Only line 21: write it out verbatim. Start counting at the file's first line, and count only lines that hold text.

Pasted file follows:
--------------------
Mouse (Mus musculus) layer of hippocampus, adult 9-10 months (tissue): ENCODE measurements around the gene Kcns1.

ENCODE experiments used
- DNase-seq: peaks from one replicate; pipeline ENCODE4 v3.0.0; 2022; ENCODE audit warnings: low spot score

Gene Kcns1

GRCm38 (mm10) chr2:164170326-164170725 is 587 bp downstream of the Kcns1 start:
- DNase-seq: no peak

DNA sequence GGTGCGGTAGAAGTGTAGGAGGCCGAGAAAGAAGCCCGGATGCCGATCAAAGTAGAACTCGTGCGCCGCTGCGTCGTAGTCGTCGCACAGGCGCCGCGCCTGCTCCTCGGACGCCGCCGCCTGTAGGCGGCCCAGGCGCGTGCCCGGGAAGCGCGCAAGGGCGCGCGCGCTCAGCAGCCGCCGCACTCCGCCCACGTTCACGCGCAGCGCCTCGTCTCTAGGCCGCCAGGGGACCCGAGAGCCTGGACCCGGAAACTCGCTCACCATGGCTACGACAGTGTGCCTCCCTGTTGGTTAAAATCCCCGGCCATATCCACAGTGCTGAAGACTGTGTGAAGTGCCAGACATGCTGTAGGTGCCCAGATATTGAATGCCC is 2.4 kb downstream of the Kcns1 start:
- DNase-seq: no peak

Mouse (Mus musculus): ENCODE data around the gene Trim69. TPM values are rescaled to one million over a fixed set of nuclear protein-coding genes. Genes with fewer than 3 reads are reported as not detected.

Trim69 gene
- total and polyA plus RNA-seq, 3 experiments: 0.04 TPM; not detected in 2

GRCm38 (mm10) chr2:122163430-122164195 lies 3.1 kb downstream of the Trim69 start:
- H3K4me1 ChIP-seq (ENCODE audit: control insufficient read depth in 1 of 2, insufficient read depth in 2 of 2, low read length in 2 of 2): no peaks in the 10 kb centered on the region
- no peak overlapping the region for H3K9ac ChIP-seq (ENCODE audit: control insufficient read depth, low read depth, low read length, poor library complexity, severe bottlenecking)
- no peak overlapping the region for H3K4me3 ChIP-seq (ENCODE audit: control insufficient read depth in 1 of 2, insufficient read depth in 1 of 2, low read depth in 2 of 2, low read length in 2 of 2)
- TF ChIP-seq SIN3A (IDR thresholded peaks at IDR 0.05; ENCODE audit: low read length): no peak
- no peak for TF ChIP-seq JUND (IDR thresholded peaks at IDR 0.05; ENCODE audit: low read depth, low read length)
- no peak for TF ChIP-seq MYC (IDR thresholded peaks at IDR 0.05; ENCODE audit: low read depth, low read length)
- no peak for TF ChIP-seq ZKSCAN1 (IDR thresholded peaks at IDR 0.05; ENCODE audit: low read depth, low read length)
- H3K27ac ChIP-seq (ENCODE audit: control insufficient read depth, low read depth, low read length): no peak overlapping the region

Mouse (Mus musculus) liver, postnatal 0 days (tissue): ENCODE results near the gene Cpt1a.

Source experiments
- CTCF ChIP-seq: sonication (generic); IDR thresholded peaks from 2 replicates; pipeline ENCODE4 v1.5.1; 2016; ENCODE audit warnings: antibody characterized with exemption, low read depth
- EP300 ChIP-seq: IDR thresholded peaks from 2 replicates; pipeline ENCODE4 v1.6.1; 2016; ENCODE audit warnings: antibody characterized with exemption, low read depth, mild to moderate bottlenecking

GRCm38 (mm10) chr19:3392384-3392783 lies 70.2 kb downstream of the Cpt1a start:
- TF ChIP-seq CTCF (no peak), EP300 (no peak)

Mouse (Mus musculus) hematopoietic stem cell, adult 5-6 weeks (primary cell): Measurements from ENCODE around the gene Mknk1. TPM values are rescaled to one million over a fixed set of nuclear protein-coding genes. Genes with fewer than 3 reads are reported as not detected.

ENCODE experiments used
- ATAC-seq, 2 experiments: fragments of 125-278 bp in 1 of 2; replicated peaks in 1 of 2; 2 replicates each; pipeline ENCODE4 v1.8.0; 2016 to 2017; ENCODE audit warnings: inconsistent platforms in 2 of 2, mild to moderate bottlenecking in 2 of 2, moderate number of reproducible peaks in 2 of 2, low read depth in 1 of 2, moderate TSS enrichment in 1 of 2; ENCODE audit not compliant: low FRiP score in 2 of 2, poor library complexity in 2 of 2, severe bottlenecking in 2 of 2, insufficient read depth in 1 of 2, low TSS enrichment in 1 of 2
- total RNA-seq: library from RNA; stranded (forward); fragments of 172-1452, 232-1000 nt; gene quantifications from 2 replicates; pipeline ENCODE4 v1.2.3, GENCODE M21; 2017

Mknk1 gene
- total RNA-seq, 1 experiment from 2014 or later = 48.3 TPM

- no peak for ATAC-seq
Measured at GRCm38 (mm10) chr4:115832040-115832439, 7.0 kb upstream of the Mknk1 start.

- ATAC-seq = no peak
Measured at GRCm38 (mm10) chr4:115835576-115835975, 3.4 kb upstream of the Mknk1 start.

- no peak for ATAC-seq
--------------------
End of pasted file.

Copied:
Mouse (Mus musculus) liver, postnatal 0 days (tissue): ENCODE results near the gene Cpt1a.